Help! Stock Markets Are Soaring, How Do I Respond?

Stock Markets are soaring! How do I respond? Cautiously! Remember the Great Recession of 2008? Stock markets plummeted, folks panicked and dashed to the exit, and complained immediately that they lost their savings.

Stock Markets are at Historical Peaks

Stock markets fluctuate widely
Stock markets fluctuate widely

Stock markets fluctuate widely. Fast forward to today. Stock markets are at historical peaks. Are people going to stay in the market celebrating their ‘gains’ until the next crash? Do folks realize these are the ‘gains’ they will grumble about losing at the upcoming downturn? Are there solid fundamentals in global economies to support stock market exuberance? No; most economies are anemic, merely meandering along.
The European Union is in crisis; it is trying to solve problems by throwing ‘bailout’ money at individual countries. More money does not solve problems. Look at the amount of money the USA has spent trying unsuccessfully to bolster its economy–taxing, borrowing, spending do not work. Money is the means of exchange; it’s a bridge between the champion or problem solver and the opportunity, challenge, or problem.

Spendthrift governments should realize they must stop running deficits, cease borrowing, and lower taxes. Besides, one of their significant roles is to create conditions to eliminate corruption and encourage ethical enterprises to prosper and provide productive jobs. Governments do not generate jobs that sustain economic growth.

Eleven Business Cycles Since 1945

According to the National Bureau of Economic Research (NBER), since 1945, 11 business cycles occurred with an average length of 66 months. They indicate that the current expansion cycle started in 2009. If that average applies, we should experience a recession in 2014-15. However, today’s economic conditions in the USA and Europe would suggest a slump could start anytime.

So, what should you do with your investments? First, you need to understand some basics. Unless you sold your investments, you lost nothing when the market fell in 2008; similarly, you haven’t gained with the subsequent rise. ‘Holding’ is a great strategy when fundamentals remain intact; panic is the worst response, to boot.

Second, you should not invest without a goal, plan, and budget. Neither should you borrow to invest, nor use the stock market to gamble, or speculate. Know why you are investing; know the worst reason to invest is to make money as that leads to gambling; know when to buy and when to sell.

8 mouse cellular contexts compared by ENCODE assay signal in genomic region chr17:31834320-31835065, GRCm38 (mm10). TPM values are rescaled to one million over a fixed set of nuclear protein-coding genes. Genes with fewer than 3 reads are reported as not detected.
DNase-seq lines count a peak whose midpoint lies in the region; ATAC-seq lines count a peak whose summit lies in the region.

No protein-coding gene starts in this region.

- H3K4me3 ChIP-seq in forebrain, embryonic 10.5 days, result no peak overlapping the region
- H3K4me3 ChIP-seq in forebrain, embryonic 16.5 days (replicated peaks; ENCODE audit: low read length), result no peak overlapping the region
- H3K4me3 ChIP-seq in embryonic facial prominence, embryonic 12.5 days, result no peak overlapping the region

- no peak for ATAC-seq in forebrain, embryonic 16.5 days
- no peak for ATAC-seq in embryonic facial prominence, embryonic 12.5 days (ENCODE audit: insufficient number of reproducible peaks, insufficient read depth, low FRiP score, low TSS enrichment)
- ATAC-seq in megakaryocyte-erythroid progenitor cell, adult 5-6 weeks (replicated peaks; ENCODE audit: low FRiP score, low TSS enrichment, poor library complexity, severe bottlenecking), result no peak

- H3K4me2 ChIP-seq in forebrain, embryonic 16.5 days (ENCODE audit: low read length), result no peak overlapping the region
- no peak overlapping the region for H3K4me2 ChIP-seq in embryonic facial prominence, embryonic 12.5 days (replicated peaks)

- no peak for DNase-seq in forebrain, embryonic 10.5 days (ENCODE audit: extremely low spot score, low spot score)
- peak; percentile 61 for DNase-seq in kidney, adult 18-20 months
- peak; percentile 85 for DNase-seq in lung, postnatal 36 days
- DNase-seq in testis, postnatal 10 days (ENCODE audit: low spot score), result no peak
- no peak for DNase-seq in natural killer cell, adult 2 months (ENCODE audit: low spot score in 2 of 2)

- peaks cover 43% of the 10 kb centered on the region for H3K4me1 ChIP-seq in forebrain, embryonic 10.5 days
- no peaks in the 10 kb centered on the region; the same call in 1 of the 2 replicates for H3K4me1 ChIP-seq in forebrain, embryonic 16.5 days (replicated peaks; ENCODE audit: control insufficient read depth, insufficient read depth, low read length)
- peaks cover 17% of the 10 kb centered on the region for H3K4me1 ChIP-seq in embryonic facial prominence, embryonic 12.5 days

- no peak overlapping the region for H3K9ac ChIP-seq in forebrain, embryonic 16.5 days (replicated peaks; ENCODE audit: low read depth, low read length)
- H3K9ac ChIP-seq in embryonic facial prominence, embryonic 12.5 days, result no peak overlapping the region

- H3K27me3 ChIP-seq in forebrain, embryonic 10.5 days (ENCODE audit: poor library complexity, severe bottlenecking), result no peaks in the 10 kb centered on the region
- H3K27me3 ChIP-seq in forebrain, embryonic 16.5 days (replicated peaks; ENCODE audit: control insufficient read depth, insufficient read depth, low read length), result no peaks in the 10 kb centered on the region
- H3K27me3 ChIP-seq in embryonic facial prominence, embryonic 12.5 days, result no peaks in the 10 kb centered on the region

Four Reasons to Sell your Investments

Here are four reasons to sell your investments:

  1. You reached your preset goals: Despite what’s happening in the market, resist the temptation to stay and hope for ‘more.’
  2. Your investment goals change: If your goal changed, get out; don’t try to time the market, exit!
  3. Conditions you expected no longer exist: As in two, leave; conditions might worsen.
  4. You made a mistake, and you need invested funds: Invest only after separating savings for emergencies and asset replacements. It is never too late to correct this error.

Don’t sell just because the market plummeted or hiked. You lose funds only when you sell below your cost; conversely,  you gain when you sell above your cost.

Third, if you are within seven years of retirement, you should not invest in stocks, or bonds with maturities longer than seven years. Resist greed attacks, don’t follow the herd; instead, place funds where short-term market gyrations will not affect the principal. Sure, returns will be small; however, always remember the adage, ‘high risk, high return, low risk, low return.’

Dow Jones Industrial Average Doubled Since the Great Recession in 2008

The Dow Jones Industrial Average doubled since the Great Recession in 2008; individual share prices have increased spectacularly: Whole Foods’ share price, after collapsing to $8 soared to over $80 today. Apple’s rocketed from a low of $87 in October 2008 to $432 on 3 April, a 490% rise. These are mere examples of companies whose share prices have zoomed past pre-recession levels.

Yes, Stock Markets are soaring, how do you respond? I repeat, cautiously! What’s the take away from this? Ponder these seven points, pray and seek God’s direction for handling His funds:

  1. Be cautious and responsible as you invest.
  2. Don’t speculate or gamble.
  3. Don’t focus on ‘making money.’
  4. Develop investment goals and plans; ensure you are living with a budget for routine spending. Review these three (goals, plans, budget) regularly.
  5. Follow this cycle: pray, study investing and investment opportunities; develop goals and plans; buy, review, hold or sell; repeat the cycle.
  6. Regularly, before, during, and following market crashes, consider the four reasons to sell mentioned above.
  7. Ask the Lord to guide you as you manage His money.

Copyright © 2013, Michel A. Bell

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Global Stock Market Jitters

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Michel A. Bell

Michel A. Bell is a former senior business executive, author of five books, speaker, and adjunct professor of business administration at Briercrest College and Seminary. Michel graduated from Massachuetts Institute of Technology with a masters of science in management. He is founder and president of Managing God’s Money, a private mission devoted to teaching biblical stewardship of time, talent, money and other resources. Visit Managing God’s Money

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